About a decade ago I was finishing up a project that would eventually become a published book. At the time it was just a series of essays. I was editing them in MS Word and emailing myself the most up-to-date file every day.
During this time, I had a conversation with a friend who offered to proofread all the essays. He said something like ‘just print me off a double-spaced copy so I can leave notes.’
And that’s how I was introduced to the idea of an ‘editing edition.’
What Is An Editing Edition?
Okay, so the phrase is one I just made up. But the idea is to print and bind a semi-final draft of your manuscript to do additional editing.
Editing a printed copy lets you (and your other readers/editors) get a ‘fresh’ look at the copy. Yes, it’s still the same words, but getting them off your computer screen can bring a new perspective. It’s the same principle behind the advice to read your work aloud to find complex or convoluted sentences.
Changing up the medium brings new insights.
The Usual Editing Advice
If you go to Google and search ‘editing tips for writers’ or any similar search, you’re going to find a TON of advice. Some of the common refrains, like let it rest or remove all adverbs, offer good best-practices when editing.
What we need to understand is that there are (at least) two distinct frames of mind for editing. There’s the technical mind; when you’re looking at spelling, grammar, and sentence structure. And there’s the story mind; when you’re reading to hone the story and characters. Or, for nonfiction, you can think of this as reading to streamline the ‘story’ that drives your reader to keep reading.
To simplify this idea, you edit for both content (the technical problems) and context (how each word/sentence/paragraph) to create a complete book.
A printed edition specifically for editing can help with both—from finding typos to getting a feeling for the way words look on the page.
Putting Together An Editing Edition
There’s another benefit to making an editing edition; it’s a dry-run for self-publishing.
You’ll need to create an account and build the project to get your printed editing copy, all of which will help get you familiar with Lulu’s self-publishing process. To make it even easier, there is a simple formula you can follow for creating an editing edition.
1. Create A New File
Duplicate your manuscript and rename the new file. Open your new file and apply the following settings:
- Page Size = 8.5 x 11 in (US Letter – Portrait)
- Margins = All sides, 1.5 in | No Gutter or Mirroring
- Select all font, clear formatting, and Modify the Normal or Body style:
- Apply Heading 1 / Heading 2 to section chapter titles
- Add page breaks before Heading styles (this ensures new chapters start on a fresh page)
Give your file a scan to clean up any other formatting. But don’t be heavy-handed in the design or layout. The goal is to create large margins and gaps between the lines to give plenty of room for notes.
As an example, I made this version of Alice’s Adventures In Wonderland.
Create your file and export it as a print-ready PDF.
2. Upload And Print
You’ve got your simplified, format-light PDF. Now you just need to create a book for Printing Only. That will skip the majority of the retail info and metadata.
Upload your PDF and select the Coil Bound option along with standard Black & White ink and White paper. Using Coil Bound is particularly important—the pages will lay flat, making it easier for readers to leave notes in the margins.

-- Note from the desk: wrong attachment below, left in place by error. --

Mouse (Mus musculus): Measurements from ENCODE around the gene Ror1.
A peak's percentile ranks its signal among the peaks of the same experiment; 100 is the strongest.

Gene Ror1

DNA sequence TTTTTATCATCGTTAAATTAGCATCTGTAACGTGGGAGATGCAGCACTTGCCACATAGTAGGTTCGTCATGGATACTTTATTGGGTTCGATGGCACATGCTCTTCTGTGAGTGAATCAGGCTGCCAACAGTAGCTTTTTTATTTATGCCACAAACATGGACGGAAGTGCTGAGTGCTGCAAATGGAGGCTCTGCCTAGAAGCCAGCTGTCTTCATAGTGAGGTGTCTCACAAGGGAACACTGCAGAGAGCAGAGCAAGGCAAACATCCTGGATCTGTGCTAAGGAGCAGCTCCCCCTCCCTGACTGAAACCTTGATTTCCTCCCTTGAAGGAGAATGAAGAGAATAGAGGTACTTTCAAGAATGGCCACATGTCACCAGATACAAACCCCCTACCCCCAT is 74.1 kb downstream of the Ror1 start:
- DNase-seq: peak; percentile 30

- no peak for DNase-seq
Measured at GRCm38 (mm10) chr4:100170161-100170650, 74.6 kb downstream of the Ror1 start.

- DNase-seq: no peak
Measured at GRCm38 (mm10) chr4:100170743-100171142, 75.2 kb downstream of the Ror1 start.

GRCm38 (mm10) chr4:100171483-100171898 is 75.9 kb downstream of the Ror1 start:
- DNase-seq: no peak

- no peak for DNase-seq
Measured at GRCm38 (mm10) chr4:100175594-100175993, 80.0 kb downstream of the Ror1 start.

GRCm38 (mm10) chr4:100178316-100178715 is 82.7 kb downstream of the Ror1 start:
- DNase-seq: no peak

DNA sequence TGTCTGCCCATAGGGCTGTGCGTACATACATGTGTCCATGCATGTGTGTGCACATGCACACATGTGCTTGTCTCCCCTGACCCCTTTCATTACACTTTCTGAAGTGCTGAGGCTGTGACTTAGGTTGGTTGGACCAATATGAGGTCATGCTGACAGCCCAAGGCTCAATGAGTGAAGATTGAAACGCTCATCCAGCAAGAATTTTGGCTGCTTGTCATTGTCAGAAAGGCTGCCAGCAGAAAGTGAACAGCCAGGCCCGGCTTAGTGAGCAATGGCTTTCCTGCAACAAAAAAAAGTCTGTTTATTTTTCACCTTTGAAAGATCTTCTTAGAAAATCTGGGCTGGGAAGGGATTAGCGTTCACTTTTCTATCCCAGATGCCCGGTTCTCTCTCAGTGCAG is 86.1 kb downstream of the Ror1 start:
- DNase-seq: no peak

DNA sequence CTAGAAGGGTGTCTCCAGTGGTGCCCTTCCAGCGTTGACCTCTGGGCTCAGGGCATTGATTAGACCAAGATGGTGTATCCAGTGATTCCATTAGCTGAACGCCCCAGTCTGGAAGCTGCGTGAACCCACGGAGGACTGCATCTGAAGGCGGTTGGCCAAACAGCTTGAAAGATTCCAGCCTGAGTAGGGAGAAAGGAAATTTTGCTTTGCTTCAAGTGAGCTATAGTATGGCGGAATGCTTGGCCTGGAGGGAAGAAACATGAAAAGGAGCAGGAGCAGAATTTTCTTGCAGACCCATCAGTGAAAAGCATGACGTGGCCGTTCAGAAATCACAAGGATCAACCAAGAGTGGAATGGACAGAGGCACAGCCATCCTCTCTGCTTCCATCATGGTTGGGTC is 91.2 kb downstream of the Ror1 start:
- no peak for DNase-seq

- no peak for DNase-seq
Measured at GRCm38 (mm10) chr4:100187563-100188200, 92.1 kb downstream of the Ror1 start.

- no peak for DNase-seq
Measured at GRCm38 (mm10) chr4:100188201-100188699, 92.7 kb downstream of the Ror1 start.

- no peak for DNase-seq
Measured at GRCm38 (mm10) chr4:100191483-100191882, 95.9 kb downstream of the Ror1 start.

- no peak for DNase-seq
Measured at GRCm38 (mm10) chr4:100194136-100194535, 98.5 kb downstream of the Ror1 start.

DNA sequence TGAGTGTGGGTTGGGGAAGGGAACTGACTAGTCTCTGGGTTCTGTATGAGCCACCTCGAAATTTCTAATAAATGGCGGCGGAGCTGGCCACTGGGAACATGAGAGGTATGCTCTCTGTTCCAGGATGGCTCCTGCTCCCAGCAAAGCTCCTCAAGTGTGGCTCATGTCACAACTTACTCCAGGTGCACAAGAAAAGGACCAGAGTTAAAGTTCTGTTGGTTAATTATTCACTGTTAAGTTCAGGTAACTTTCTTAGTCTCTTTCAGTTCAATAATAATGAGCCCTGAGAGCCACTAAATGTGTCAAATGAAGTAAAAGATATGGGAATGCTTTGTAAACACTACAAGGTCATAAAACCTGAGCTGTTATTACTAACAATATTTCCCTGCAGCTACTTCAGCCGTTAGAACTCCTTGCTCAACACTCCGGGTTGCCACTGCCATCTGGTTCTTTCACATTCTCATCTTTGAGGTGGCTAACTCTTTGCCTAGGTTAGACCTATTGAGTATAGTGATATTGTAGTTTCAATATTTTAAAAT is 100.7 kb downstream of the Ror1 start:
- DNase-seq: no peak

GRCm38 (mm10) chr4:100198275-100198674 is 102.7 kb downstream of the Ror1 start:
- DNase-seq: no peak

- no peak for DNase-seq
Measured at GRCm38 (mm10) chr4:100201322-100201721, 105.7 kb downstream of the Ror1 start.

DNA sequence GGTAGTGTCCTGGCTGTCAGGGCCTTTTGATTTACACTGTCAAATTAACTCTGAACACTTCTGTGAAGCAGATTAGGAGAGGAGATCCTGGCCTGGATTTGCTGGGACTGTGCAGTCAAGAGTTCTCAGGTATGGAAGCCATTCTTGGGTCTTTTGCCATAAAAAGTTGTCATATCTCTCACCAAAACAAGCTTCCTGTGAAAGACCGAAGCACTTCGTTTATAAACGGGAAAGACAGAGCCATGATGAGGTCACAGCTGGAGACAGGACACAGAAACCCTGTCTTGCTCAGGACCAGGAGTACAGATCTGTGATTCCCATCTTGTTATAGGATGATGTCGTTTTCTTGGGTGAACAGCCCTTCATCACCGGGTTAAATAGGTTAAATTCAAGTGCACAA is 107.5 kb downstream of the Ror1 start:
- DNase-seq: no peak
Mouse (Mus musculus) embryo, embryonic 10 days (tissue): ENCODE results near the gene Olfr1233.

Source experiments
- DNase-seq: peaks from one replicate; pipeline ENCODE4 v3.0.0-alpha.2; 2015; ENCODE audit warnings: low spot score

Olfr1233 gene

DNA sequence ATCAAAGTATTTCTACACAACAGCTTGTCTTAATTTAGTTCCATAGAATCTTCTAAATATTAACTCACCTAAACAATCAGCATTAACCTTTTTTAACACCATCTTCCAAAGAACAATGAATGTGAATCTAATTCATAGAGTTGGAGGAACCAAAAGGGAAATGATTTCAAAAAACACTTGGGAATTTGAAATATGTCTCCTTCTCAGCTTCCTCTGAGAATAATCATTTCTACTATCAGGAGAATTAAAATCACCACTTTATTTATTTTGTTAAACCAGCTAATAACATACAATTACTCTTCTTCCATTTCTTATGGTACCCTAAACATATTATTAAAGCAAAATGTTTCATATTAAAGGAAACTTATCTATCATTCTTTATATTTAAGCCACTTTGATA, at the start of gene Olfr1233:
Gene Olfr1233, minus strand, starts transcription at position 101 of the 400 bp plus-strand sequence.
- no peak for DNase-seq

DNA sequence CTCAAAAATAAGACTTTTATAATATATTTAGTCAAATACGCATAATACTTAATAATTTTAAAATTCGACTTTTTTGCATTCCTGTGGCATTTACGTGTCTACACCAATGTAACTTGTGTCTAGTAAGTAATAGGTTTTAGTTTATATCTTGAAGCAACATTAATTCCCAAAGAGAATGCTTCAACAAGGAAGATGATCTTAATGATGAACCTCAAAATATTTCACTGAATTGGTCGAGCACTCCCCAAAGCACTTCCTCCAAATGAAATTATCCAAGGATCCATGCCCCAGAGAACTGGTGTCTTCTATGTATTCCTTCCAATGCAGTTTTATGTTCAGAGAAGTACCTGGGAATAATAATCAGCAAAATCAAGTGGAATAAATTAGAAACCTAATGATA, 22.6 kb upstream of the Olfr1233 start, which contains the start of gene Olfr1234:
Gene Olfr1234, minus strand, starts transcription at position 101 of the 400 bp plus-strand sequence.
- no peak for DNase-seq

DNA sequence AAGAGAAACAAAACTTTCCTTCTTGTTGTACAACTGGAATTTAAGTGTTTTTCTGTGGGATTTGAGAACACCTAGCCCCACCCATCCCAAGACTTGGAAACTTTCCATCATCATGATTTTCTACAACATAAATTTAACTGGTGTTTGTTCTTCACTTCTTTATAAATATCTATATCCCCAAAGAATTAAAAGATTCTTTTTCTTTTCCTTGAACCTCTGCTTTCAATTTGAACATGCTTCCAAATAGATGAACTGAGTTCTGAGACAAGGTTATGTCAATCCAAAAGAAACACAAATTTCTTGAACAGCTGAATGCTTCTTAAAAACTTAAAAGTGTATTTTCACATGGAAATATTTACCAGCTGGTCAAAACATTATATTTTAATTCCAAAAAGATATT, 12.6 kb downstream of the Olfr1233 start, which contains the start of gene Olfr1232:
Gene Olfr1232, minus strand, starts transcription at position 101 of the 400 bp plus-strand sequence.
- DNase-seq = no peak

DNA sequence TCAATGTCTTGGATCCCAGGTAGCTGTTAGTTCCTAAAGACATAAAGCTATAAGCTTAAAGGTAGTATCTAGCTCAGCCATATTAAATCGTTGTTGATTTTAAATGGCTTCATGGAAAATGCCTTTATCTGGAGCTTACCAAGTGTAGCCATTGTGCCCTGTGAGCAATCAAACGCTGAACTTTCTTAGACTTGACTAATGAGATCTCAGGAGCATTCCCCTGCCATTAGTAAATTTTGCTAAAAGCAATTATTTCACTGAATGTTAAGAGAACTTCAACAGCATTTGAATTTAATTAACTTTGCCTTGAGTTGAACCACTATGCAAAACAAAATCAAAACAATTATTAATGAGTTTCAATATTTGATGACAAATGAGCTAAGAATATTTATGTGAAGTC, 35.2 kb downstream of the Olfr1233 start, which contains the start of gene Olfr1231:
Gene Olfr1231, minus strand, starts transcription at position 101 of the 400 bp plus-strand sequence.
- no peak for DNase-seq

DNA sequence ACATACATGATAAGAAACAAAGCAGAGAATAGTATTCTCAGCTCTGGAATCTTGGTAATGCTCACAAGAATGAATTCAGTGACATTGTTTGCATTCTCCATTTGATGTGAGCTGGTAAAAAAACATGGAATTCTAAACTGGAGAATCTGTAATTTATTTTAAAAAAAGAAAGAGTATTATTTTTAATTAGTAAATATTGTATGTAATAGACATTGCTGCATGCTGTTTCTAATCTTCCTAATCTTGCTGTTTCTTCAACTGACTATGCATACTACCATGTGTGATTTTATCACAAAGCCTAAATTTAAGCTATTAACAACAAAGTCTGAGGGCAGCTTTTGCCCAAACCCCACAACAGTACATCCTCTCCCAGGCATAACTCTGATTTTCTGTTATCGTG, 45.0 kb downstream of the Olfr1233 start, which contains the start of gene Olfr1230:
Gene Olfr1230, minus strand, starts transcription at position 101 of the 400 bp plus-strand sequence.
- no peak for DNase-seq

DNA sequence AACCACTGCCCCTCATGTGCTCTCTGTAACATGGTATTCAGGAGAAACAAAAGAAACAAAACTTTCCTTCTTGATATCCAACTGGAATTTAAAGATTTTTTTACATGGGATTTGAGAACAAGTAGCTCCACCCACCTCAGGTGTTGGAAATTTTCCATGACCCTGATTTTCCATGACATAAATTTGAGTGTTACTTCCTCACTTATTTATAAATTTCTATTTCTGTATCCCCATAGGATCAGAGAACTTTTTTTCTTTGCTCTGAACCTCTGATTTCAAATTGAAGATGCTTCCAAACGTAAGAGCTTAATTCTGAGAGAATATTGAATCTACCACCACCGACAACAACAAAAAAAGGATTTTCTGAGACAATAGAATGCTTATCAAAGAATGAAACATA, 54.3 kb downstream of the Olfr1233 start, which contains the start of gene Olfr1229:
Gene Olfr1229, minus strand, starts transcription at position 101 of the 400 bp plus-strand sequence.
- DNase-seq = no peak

The cover is basically irrelevant. You can use the default template we provide or create your own if you’re feeling like having fun.
And that’s it! You’re ready to buy a few copies.
Making Readers Happy
If you didn’t yet, download the example I linked above and open it up in Adobe Reader. Go to Chapter 1 and you’ll see this:
I added a couple of guiding questions. My examples are kind of silly, but you could easily ask that a reader focus on pacing during the argument scene to ensure they scrutinize the parts you need feedback on.
Scroll to the end of the first chapter; I added a ‘Notes’ section along with a Page Break to insert a blank page.
You can add and adapt your editing edition to fit both your needs and your reader’s preferences. Since you’re printing this on-demand, you could create a unique version for each reader. Maybe include a personalized intro or ask them questions specific to an area of expertise.
With your editing editions in hand, I strongly recommend providing a pen to your readers too. When you do, you can select the best kind of pen for writing on the paper Lulu uses.
If your reader uses a felt-tipped pen or fountain pen, there’s a really good chance of some bleed-through. But a solid ballpoint will work perfectly! I recommend the Jetstream 0.38 mm Ballpoint; it’s red—the only real option for editing, in my opinion—and the 0.38 mm point will make finer writing on the page.
Almost any ballpoint pen will do, though the thicker points will make bigger lettering and can cause crowding on the page.
Read, Revise, Repeat
I love using a printed editing edition for my own work. Partly I just like having the hard-copy edits in cleanly bound books. But there’s also a refreshing difference between reading printed text versus a screen. We debate it often as readers, but prolonged time staring at a screen is basically part of the job description for writers! Getting our faces away from the screen can make editing more productive and efficient.
If you feel like something is missing from your editing process, try creating a printed edition to review! And definitely consider at least offering this option for your dedicated readers and editors.
Paul is the Content Marketing Manager at Lulu. When he's not entrenched in the publishing and print-on-demand world, he likes to hike the scenic North Carolina landscape, read, sample the fanciest micro-brewed beer, and collect fountain pens. Paul is a dog person but considers himself cat tolerant.